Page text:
Rāpaki goes international in Paris, France

The Rāpaki Garden Project: Te Pūtake, a permanent Māori garden in France, was launched to over 70 European media representatives at the New Zealand Embassy in Paris, on 4 April. Hosted by the New Zealand Ambassador, Rosemary Banks, it was attended by the Moselle Conseil General, Vice President, Francois Levergne, (who has visited Rāpaki), along with Head of Culture & Tourism, Bernard Herzog and the French Te Pūtake Project Director, Pascal Garbe. David Carter, the Speaker of the NZ House of Representatives also attended with his whānau.

Tutehounuku (Nuk) Korako (Rāpaki), the New Zealand Te Pūtake project director, led the New Zealand team and presentation and NZ Embassy staff provided the waiata kīnaki.

Nuk paid particular attention to Rāpaki’s plight during and after the 2011 earthquake and also highlighted the numerous benefits associated with his Te Pūtake initiative. These included developing a sister village relationship between Rāpaki and Laquenexy in France and developing written resource booklets pertaining to Kāi Tahu, Kāti Māmoe and Waitaha stories in French and Māori.

The Rāpaki kapa haka will be showcased internationally at the opening of Te Pūtake in France; and tourism opportunities targeting Te Pātaka o Rakaihautū (Banks Peninsula) and profiling Rāpaki as the centrepiece are being developed.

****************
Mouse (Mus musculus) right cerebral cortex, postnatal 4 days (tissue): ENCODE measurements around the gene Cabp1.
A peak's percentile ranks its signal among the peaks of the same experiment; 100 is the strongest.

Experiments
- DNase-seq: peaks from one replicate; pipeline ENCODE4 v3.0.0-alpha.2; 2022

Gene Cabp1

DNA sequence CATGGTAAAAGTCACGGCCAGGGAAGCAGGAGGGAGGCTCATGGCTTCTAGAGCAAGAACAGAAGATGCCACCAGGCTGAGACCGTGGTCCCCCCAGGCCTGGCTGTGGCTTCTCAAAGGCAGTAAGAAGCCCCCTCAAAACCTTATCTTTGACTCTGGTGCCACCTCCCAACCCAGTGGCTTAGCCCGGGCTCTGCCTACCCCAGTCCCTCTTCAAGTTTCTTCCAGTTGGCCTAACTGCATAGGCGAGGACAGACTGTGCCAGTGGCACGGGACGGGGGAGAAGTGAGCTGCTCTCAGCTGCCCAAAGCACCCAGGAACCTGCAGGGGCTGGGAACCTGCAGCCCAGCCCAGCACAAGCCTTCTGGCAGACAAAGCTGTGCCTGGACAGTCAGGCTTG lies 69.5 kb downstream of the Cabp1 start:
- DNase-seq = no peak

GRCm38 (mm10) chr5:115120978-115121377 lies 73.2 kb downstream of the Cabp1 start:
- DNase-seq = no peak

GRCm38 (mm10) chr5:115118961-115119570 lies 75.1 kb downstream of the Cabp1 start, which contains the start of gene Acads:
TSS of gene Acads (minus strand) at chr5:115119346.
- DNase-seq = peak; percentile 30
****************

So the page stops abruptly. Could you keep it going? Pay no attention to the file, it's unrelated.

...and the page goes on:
Ngāi Tahu artisans, Priscilla Cowie, Ariana Tikao and Kuru Gray will be featured at Te Pūtake, with artisan exchange programs being developed. Engagement programs for Lyttelton Main, Governors Bay, the Bilingual Unit and Woolston Primary Schools with Laquenexy school are being developed, following a visit by the Laquenexy School Head Mistress last December.

Te Pūtake was designed by Perry Royal and the whakairo pieces were done by master carver, Riki Manuel, who carved our whare tipuna Wheke. Riki is in France at the moment assisted by Te Ari Prendergast installing the whakairo within Te Pūtake. A 52,000-year-old kauri stump and a 200 kilo kōhatu pounamu of kawakawa are still on their way from New Zealand by ship.

The Whakatuwherataka o Te Pūtake (opening ceremony) will take place in Laquenexy on 30 May and will be attended by 600 people. Over 7000 people are now confirmed to visit the garden during the five-day opening festivities.

Centrepiece of Te Pūtake Rakaihautū Koo Tuhiraki.

The waharoa and Tuhiraki whakairo pieces.

Vice President of the Moselle Conseil General Francios Levergne and Nuk.